After Asa abandoned God, God abandoned him, and for the last years of his life, Asa was ill. He had a disease, an intestinal issue. But even when his disease became life threatening, he still didn’t seek the Lord’s help. Only from his personal physicians. This is the Way of Israel’s Welfare: The Lord will stay with you as long as you stay with him! That message hasn’t changed for three centuries. The message of if we do stay with him hasn’t changed either. What about, I love the story of Gideon. How many times have I shared the story of Gideon? “Gideon, take your 300 warriors and you go out and face 135,000 Midianites and give them the business!” And what did he do? He gave them the business. Because he stayed with God. And God stayed with him. David, David wasn’t much older than you, and he said, “Cameron, you go out and face this nine foot Philistine giant! It’s ok, here’s a sling and some rocks.” And Cameron said, “OK Lord, you and me. Let’s go.” And he takes down Goliath. He stayed with the Lord. And the Lord stayed with him.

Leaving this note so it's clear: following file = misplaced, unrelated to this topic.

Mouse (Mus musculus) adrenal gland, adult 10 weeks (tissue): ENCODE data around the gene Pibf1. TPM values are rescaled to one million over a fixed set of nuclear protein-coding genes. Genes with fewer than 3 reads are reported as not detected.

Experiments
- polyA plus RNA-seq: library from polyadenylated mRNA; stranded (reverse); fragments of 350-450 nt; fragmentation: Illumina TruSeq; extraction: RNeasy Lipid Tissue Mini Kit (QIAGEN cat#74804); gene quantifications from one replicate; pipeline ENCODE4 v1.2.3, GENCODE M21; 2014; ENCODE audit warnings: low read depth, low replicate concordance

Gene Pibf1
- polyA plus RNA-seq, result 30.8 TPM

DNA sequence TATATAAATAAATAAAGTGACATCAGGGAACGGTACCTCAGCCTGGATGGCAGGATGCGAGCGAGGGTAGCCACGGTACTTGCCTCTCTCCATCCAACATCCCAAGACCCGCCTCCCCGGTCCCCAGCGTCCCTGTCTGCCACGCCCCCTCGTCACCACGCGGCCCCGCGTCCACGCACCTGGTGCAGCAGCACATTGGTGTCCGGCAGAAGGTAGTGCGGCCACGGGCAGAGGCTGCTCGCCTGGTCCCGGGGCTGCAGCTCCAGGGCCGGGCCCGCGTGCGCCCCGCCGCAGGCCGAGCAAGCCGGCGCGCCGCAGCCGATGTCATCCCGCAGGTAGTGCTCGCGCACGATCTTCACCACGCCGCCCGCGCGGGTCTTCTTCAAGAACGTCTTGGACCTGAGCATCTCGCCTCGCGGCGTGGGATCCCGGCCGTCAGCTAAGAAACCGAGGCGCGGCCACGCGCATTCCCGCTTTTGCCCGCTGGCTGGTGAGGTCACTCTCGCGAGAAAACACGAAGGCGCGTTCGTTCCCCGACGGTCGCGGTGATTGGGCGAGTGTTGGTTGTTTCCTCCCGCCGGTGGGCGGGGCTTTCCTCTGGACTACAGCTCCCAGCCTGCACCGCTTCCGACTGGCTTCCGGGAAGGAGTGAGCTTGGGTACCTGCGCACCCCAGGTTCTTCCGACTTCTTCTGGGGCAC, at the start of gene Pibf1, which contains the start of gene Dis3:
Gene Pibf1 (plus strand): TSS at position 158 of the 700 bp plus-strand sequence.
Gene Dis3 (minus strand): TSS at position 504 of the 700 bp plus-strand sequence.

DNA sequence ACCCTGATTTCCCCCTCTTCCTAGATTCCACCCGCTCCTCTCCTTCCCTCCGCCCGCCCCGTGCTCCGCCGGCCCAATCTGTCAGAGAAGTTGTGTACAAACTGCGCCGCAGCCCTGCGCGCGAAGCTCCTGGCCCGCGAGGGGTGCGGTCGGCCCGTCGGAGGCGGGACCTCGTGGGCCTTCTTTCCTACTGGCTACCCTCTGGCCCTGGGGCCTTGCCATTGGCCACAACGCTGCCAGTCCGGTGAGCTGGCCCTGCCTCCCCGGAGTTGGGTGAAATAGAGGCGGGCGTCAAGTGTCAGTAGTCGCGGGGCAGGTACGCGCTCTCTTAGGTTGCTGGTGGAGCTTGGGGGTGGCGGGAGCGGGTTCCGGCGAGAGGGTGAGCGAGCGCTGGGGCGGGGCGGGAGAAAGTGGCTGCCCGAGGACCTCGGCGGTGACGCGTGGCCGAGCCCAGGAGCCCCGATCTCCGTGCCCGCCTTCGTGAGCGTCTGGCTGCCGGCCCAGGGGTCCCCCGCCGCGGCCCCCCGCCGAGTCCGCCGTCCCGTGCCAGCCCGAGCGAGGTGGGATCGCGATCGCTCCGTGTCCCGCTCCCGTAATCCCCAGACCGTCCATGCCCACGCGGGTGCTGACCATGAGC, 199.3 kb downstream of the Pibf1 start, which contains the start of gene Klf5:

It’s why Paul reminds us in Philippians 4: I can do everything through Christ who gives me strength. Yes, we will be held accountable, all of us, but the Lord will stay with us as long as we stay with him. He will love us. He will defend us. And like Gideon and David, there is absolutely no enemy, no individual, no army of problems, no situation, no circumstance that you cannot overcome. As long as you stay with the Lord. That’s our goal. Can you imagine: 348 years ago, South Church’s first pastor said, As long as you stay with the Lord, the Lord will stay with you. 348 years later, South Church’s sixteenth pastor has the same message. It doesn’t go out of style. Stick with the Lord and he will stick with you. If we abandon the Lord, I want to say God help us, but he won’t. Would you stand and pray with me?